While CMS has tried to create clarity with GEMS and reimbursement mappings, the results aren't encouraging — GEMS ICD-10 to ICD-9 mappings have 5.1 percent exact matches for diseases and only .10 percent exact matches for procedures; GEMS ICD-9 to ICD-10 mappings have 20.1 percent exact matches for diseases and 1.2 percent exact matches for procedures. With so few exact matches, organizations will need to define their own business rules for specific trading partners and business functions that override the government mappings. 

For example, consider the ICD-10 code S2241XB: Multiple fractures of ribs, right side, initial encounter for open fracture.

Figure 3

According to GEMS mappings (represented by blue lines in Figure 3) and reimbursement mappings (represented by the green lines), this ICD-10 code can map to:

•  807.12: Open Fracture of Two Ribs

•  807.13: Open Fracture of Three Ribs

•  807.14: Open Fracture of Four Ribs

•  807.15: Open Fracture of Five Ribs

•  807.16: Open Fracture of Six Ribs

•  807.17: Open Fracture of Seven Ribs

•  807.18: Open Fracture of Eight or More Ribs

•  807.19: Open Fracture Of Multiple Ribs Unspecified

Figure 4

The reimbursement map entry for this ICD-10 code is to 807.12, Open Fracture of Two Ribs. Consider a situation where a few trading partners are dominant in a given market and may be strong enough to dictate policy. For example, hospital A might dictate to payer A that the proper mapping for them is to 807.19 (unspecified ribs fractured) and hospital B might dictate to payer A that the proper mapping for them is 807.12. In this situation, an organization needs to be able to override the government mappings, as represented by the red lines in Figure 4.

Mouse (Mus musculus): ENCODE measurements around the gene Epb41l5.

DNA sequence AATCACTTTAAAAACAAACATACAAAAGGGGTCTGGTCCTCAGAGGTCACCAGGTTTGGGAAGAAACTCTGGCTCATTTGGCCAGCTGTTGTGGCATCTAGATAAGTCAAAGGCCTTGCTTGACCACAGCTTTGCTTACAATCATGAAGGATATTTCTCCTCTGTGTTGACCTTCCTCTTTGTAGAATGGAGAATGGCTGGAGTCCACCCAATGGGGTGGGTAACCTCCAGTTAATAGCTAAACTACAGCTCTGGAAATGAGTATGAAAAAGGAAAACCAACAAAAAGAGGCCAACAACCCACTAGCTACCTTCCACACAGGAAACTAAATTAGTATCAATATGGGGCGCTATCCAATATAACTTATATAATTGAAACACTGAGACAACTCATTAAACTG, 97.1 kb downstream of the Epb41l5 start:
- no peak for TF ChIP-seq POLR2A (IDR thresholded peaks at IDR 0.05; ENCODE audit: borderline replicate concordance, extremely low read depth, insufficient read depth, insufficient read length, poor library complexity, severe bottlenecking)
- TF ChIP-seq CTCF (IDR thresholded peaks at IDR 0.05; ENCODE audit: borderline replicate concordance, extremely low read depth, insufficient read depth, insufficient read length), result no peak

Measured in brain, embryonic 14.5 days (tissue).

Additionally, the mappings might be overridden differently by business process or function. For example, consider the ICD-9 code 88.71: Diagnostic ultrasound of head and neck. 

Figure 5

According to GEMS (represented by light blue lines in Figure 5), this ICD-9 code can map to:

•  ICD-10 BW4FZZZ: Ultrasonography of Neck

•  ICD-10 B040ZZZ: Ultrasonography of Brain

•  ICD-10 BH4CZZZ: Ultrasonography of Head and Neck

For financial purposes, assuming that there is significant differentiation in cost and reimbursement between an ultrasound of the brain and an ultrasound of the neck, the default mapping would likely be to ICD-10 B040ZZZ. However, for clinical purposes, the default mapping might be to the more inclusive ICD-10 BH4CZZZ. Other business or analytic purposes might map differently as well.

Software vendor crosswalk variations

Independent packaged software vendors (ISVs) will have different offerings and divergent approaches to crosswalking; some may support sophisticated rules and others won't. Either way, if medical systems, claims systems and financial systems house divergent rules, things will get messy in a hurry.

Figure 6

Consider a typical payer organization, payer A, with two claims systems (a legacy system from vendor A and a modern system from vendor B), a care management system from vendor C, a clinical editing/fraud waste and abuse system from vendor D, and an EDI gateway from vendor E. Each vendor will need to provide some way to crosswalk ICD-9 to ICD-10 and vice versa (for dual periods, migrations, analytics, etc.) as depicted in
Figure 6

Any business rules for mappings would need to be entered and stored in at least five systems, plus any analytics systems that source data from the applications. With 252,752 GEMS mappings, 148,885 reimbursement mappings, and 162,685 ICD-9/ICD-10 codes to manage (564,322 records in total) and potentially tens of thousands of overrides in addition to the GEMS and reimbursement maps, the potential for errors and rework is huge.

Trending and analytics with historical data